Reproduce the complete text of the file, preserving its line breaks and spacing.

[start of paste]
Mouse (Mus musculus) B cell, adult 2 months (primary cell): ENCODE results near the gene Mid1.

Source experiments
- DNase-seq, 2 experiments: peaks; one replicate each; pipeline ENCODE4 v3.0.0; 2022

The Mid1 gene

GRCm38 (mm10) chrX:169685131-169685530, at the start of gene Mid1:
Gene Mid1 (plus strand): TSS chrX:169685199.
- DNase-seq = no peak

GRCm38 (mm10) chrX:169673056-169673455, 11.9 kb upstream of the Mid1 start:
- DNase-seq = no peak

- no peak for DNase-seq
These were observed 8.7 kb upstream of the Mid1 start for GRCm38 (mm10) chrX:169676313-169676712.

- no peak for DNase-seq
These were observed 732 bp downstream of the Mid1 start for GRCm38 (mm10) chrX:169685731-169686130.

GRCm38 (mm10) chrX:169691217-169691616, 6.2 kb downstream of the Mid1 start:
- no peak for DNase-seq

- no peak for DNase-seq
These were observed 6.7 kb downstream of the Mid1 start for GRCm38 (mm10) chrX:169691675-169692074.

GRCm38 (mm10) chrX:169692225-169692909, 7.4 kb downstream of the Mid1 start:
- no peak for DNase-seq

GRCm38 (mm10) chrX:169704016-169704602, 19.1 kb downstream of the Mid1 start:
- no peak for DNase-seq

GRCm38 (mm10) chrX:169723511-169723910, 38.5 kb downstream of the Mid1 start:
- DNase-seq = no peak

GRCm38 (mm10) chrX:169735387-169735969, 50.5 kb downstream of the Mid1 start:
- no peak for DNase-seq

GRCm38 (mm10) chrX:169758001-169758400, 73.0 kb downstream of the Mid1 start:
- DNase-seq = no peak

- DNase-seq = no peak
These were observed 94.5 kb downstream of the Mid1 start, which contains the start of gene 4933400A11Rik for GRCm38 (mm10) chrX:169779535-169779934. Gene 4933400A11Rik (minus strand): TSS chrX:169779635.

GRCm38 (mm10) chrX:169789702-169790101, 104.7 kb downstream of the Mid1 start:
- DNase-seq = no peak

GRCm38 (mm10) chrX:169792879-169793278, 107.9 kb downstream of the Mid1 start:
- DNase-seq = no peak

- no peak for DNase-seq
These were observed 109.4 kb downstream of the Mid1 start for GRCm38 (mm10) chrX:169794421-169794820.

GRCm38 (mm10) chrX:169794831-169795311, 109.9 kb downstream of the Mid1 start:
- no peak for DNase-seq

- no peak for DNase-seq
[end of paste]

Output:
Mouse (Mus musculus) B cell, adult 2 months (primary cell): ENCODE results near the gene Mid1.

Source experiments
- DNase-seq, 2 experiments: peaks; one replicate each; pipeline ENCODE4 v3.0.0; 2022

The Mid1 gene

GRCm38 (mm10) chrX:169685131-169685530, at the start of gene Mid1:
Gene Mid1 (plus strand): TSS chrX:169685199.
- DNase-seq = no peak

GRCm38 (mm10) chrX:169673056-169673455, 11.9 kb upstream of the Mid1 start:
- DNase-seq = no peak

- no peak for DNase-seq
These were observed 8.7 kb upstream of the Mid1 start for GRCm38 (mm10) chrX:169676313-169676712.

- no peak for DNase-seq
These were observed 732 bp downstream of the Mid1 start for GRCm38 (mm10) chrX:169685731-169686130.

GRCm38 (mm10) chrX:169691217-169691616, 6.2 kb downstream of the Mid1 start:
- no peak for DNase-seq

- no peak for DNase-seq
These were observed 6.7 kb downstream of the Mid1 start for GRCm38 (mm10) chrX:169691675-169692074.

GRCm38 (mm10) chrX:169692225-169692909, 7.4 kb downstream of the Mid1 start:
- no peak for DNase-seq

GRCm38 (mm10) chrX:169704016-169704602, 19.1 kb downstream of the Mid1 start:
- no peak for DNase-seq

GRCm38 (mm10) chrX:169723511-169723910, 38.5 kb downstream of the Mid1 start:
- DNase-seq = no peak

GRCm38 (mm10) chrX:169735387-169735969, 50.5 kb downstream of the Mid1 start:
- no peak for DNase-seq

GRCm38 (mm10) chrX:169758001-169758400, 73.0 kb downstream of the Mid1 start:
- DNase-seq = no peak

- DNase-seq = no peak
These were observed 94.5 kb downstream of the Mid1 start, which contains the start of gene 4933400A11Rik for GRCm38 (mm10) chrX:169779535-169779934. Gene 4933400A11Rik (minus strand): TSS chrX:169779635.

GRCm38 (mm10) chrX:169789702-169790101, 104.7 kb downstream of the Mid1 start:
- DNase-seq = no peak

GRCm38 (mm10) chrX:169792879-169793278, 107.9 kb downstream of the Mid1 start:
- DNase-seq = no peak

- no peak for DNase-seq
These were observed 109.4 kb downstream of the Mid1 start for GRCm38 (mm10) chrX:169794421-169794820.

GRCm38 (mm10) chrX:169794831-169795311, 109.9 kb downstream of the Mid1 start:
- no peak for DNase-seq

- no peak for DNase-seq